According to a recent New York Times study, people share information most to bring valuable and entertaining content to others and to define ourselves to others. Content marketers can tap into the sharing mindset by monitoring social channels to determine what our audiences consider valuable and entertaining content.
Before you create more content, measure the shareability of the content you already have. Looking at what’s already being shared and where it’s being shared will give you a compass for creating new content and deciding how and where to share it.
Using social media intelligence you can:
- Understand which channels work for you and which channels are working for your competitors.
- See exactly what content is driving traffic, conversions, and revenue from each social channel.
- Compare your share of voice to your competitors.
Knowing what content is driving traffic from social media for you and your competitors will help you determine the sharing mindset of your audiences. You’ll know what content they consider valuable and make content creation and content optimization decisions based on audience preferences. Build your editorial calendar around topics that will enable your audiences to define themselves as people who follow and share thought leaders and trusted industry resources.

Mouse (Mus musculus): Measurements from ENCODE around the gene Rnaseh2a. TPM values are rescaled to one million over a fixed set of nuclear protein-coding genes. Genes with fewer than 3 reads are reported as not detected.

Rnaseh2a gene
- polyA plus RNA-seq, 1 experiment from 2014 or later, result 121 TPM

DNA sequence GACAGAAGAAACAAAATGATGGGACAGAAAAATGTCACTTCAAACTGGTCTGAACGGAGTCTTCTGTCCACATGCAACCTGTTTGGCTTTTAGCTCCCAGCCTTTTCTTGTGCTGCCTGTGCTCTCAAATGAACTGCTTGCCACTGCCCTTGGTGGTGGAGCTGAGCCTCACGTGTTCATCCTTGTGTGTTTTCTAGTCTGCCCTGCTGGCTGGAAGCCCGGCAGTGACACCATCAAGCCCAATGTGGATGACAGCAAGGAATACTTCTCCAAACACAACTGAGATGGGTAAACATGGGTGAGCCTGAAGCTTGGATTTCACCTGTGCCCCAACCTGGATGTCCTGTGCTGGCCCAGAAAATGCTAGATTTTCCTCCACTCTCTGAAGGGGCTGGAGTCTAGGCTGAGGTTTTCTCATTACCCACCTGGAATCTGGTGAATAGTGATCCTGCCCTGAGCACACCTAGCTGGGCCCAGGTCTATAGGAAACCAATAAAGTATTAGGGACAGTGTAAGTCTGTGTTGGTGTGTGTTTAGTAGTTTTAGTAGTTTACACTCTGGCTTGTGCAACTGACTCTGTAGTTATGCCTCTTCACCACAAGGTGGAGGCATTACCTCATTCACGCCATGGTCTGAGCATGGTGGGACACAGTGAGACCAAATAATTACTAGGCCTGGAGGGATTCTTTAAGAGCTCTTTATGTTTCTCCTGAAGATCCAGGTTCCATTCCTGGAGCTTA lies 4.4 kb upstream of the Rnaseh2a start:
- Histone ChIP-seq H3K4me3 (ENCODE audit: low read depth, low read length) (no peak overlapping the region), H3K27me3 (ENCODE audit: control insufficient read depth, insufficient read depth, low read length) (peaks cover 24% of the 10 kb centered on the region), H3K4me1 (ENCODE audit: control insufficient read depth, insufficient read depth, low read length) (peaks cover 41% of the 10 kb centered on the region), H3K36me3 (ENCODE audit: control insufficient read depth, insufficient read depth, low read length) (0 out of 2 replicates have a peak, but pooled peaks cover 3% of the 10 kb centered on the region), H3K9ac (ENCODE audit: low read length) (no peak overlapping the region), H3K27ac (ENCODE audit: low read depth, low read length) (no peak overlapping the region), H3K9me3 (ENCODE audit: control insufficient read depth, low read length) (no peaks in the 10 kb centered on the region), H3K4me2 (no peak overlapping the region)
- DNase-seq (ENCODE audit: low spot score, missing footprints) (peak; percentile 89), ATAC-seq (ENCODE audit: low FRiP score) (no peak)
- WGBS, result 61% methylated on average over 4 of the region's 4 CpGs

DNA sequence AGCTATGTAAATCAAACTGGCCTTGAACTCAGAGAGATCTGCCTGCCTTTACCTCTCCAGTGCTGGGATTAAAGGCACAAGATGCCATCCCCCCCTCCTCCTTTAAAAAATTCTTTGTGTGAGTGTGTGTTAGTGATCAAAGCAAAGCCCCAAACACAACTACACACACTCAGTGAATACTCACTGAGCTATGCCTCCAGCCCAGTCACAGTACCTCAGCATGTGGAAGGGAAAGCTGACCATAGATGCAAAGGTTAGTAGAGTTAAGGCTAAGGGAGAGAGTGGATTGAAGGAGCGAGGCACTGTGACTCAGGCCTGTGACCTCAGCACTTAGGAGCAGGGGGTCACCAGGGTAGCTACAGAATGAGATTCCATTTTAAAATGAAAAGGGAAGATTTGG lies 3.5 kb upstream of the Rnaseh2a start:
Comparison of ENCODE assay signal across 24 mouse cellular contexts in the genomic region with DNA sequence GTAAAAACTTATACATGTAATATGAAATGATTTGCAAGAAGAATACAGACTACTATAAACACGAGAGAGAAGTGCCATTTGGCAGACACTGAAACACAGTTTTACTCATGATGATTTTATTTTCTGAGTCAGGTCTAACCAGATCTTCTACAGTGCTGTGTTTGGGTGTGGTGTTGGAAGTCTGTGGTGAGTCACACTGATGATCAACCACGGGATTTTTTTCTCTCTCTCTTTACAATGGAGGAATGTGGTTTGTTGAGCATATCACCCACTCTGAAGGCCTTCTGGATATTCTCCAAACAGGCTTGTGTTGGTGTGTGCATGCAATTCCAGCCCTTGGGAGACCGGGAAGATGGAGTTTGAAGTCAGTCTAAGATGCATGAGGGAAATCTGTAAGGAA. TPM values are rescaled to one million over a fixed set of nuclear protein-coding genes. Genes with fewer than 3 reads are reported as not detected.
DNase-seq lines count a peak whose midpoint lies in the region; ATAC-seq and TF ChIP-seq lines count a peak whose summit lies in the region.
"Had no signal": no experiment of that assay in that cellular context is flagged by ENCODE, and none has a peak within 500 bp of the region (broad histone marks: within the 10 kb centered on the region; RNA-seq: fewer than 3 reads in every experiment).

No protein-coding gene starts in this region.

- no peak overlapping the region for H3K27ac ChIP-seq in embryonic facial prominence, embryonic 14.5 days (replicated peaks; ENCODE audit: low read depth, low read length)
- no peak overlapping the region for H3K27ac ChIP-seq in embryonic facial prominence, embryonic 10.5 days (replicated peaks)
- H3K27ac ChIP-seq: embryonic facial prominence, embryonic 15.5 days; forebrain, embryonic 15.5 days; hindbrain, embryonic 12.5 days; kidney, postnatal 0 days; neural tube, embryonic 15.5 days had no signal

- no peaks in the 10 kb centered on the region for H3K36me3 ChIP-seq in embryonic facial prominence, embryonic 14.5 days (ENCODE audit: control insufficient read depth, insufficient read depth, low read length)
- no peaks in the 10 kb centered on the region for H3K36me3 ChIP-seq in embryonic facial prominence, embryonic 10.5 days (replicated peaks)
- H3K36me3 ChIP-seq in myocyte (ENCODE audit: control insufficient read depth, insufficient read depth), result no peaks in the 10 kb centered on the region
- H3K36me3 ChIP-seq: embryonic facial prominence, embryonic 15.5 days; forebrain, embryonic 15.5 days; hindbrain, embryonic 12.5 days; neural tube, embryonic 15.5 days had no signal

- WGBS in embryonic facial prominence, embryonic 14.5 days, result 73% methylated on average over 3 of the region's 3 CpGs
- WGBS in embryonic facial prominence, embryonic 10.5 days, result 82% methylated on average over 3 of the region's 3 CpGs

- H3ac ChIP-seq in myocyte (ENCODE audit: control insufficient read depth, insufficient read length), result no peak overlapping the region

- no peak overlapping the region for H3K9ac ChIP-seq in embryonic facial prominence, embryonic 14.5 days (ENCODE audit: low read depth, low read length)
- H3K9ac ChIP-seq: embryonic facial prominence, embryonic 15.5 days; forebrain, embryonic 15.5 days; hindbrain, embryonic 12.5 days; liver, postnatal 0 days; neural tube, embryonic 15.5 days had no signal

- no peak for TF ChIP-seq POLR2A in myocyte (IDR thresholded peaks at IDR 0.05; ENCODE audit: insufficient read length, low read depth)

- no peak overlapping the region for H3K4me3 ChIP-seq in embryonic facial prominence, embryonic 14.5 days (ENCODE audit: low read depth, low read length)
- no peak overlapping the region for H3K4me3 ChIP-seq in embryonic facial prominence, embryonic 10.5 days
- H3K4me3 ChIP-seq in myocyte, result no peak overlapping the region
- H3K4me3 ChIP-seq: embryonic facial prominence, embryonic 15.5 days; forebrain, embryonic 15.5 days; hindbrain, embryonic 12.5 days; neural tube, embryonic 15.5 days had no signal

Challenge #3: You don’t really know your audience
We can learn a lot about our target audiences by looking at our current customers and understanding their pain points and preferences. However, just looking at current customer profiles will not give you all the information you need to interest and engage your current prospects or to attract new audience members.
If you have audience persona profiles based solely on your current customers, you may not be resonating with those members of your audience who aren’t as far along in the realization of their needs or understanding of your industry. You may be missing opportunities to connect with the people who influence the buying decision and are researching products and solutions far ahead of the decision maker.
What about those audience members who move along the buyer journey only to drop out before the conversion? These negative audience personas can be as influential to your content creation strategy as your positive audience personas are.
Improve your ability to reach your audiences by understanding their current pain points and the questions they’re asking about the challenges they’re facing now.
Get insights into audience preferences through search data to learn:
- How audiences are talking about your industry natively.
- Where your audiences are located.